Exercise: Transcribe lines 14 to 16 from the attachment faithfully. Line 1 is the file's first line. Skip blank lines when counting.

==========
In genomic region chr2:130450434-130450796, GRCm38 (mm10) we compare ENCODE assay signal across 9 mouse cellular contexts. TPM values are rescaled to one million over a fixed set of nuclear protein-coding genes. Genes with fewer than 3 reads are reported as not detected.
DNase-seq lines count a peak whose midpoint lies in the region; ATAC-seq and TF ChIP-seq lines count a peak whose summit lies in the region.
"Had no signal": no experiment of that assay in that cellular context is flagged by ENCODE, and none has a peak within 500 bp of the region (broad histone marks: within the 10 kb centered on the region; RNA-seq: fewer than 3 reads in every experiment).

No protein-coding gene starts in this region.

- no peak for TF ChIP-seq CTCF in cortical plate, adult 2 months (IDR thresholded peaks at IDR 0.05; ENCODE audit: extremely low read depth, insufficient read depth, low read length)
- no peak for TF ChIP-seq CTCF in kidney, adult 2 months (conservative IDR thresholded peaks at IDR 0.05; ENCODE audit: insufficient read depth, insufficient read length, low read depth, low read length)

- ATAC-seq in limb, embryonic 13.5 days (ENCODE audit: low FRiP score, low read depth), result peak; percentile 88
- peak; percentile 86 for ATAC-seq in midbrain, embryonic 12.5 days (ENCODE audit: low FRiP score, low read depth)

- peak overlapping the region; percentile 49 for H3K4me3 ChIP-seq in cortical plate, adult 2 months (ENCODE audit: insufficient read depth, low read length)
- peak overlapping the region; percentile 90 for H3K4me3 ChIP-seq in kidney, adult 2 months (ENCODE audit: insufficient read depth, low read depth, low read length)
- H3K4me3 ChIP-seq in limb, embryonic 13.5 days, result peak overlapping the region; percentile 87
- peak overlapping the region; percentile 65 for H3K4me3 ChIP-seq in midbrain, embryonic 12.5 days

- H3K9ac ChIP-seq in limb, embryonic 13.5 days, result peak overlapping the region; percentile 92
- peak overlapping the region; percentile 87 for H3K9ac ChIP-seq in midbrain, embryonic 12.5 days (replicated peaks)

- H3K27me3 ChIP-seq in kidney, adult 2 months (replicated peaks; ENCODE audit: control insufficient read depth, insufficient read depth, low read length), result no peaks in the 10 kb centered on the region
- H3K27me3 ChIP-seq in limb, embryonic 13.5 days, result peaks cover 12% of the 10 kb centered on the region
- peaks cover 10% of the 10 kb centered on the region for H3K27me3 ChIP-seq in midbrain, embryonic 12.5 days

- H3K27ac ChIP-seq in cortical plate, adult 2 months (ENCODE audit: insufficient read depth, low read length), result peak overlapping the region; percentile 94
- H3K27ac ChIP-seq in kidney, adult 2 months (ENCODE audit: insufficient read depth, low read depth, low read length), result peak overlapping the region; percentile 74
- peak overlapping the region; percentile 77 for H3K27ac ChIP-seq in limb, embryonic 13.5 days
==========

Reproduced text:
- peak overlapping the region; percentile 87 for H3K9ac ChIP-seq in midbrain, embryonic 12.5 days (replicated peaks)

- H3K27me3 ChIP-seq in kidney, adult 2 months (replicated peaks; ENCODE audit: control insufficient read depth, insufficient read depth, low read length), result no peaks in the 10 kb centered on the region
- H3K27me3 ChIP-seq in limb, embryonic 13.5 days, result peaks cover 12% of the 10 kb centered on the region